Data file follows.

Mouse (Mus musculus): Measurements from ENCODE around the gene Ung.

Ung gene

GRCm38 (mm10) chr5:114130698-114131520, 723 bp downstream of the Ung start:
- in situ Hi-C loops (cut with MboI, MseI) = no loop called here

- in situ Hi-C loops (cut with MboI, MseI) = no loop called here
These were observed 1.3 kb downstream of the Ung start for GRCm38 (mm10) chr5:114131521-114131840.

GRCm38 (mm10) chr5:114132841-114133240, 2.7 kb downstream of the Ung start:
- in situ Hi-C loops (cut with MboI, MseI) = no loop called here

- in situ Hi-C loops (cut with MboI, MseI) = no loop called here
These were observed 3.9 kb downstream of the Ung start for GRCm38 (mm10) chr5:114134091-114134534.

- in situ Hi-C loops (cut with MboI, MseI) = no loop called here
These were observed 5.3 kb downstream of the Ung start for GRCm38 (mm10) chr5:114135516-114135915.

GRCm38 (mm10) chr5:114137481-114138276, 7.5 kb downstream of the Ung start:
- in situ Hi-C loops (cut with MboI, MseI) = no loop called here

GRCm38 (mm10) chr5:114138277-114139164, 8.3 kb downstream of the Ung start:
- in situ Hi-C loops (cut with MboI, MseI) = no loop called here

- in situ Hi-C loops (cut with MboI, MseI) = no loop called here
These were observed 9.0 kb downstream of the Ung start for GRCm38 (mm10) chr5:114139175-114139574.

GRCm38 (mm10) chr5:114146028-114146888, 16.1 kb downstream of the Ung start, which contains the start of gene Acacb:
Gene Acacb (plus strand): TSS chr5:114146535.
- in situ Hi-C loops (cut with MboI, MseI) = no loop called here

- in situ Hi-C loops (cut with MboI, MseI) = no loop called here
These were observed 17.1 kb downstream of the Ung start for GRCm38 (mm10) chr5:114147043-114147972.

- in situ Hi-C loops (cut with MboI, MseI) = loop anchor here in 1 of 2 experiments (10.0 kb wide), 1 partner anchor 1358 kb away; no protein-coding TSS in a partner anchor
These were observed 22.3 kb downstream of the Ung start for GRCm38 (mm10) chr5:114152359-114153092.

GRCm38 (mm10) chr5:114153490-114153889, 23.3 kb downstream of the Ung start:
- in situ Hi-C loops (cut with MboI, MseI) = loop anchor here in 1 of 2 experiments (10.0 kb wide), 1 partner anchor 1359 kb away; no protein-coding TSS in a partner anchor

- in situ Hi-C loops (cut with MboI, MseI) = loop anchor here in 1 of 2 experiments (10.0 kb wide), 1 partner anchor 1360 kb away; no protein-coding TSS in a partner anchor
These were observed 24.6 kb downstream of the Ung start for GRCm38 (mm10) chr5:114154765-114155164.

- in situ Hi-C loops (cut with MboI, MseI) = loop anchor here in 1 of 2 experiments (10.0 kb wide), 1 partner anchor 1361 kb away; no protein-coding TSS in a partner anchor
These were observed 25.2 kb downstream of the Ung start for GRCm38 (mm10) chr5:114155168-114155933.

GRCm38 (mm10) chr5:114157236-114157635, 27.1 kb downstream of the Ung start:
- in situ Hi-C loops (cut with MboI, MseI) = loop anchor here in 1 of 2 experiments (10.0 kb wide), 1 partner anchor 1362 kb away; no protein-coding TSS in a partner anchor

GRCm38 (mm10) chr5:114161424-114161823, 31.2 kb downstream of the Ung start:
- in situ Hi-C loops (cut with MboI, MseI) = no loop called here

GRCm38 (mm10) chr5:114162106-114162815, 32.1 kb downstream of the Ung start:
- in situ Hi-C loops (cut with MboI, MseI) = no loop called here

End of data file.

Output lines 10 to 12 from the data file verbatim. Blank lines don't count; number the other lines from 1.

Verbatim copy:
These were observed 3.9 kb downstream of the Ung start for GRCm38 (mm10) chr5:114134091-114134534.

- in situ Hi-C loops (cut with MboI, MseI) = no loop called here
These were observed 5.3 kb downstream of the Ung start for GRCm38 (mm10) chr5:114135516-114135915.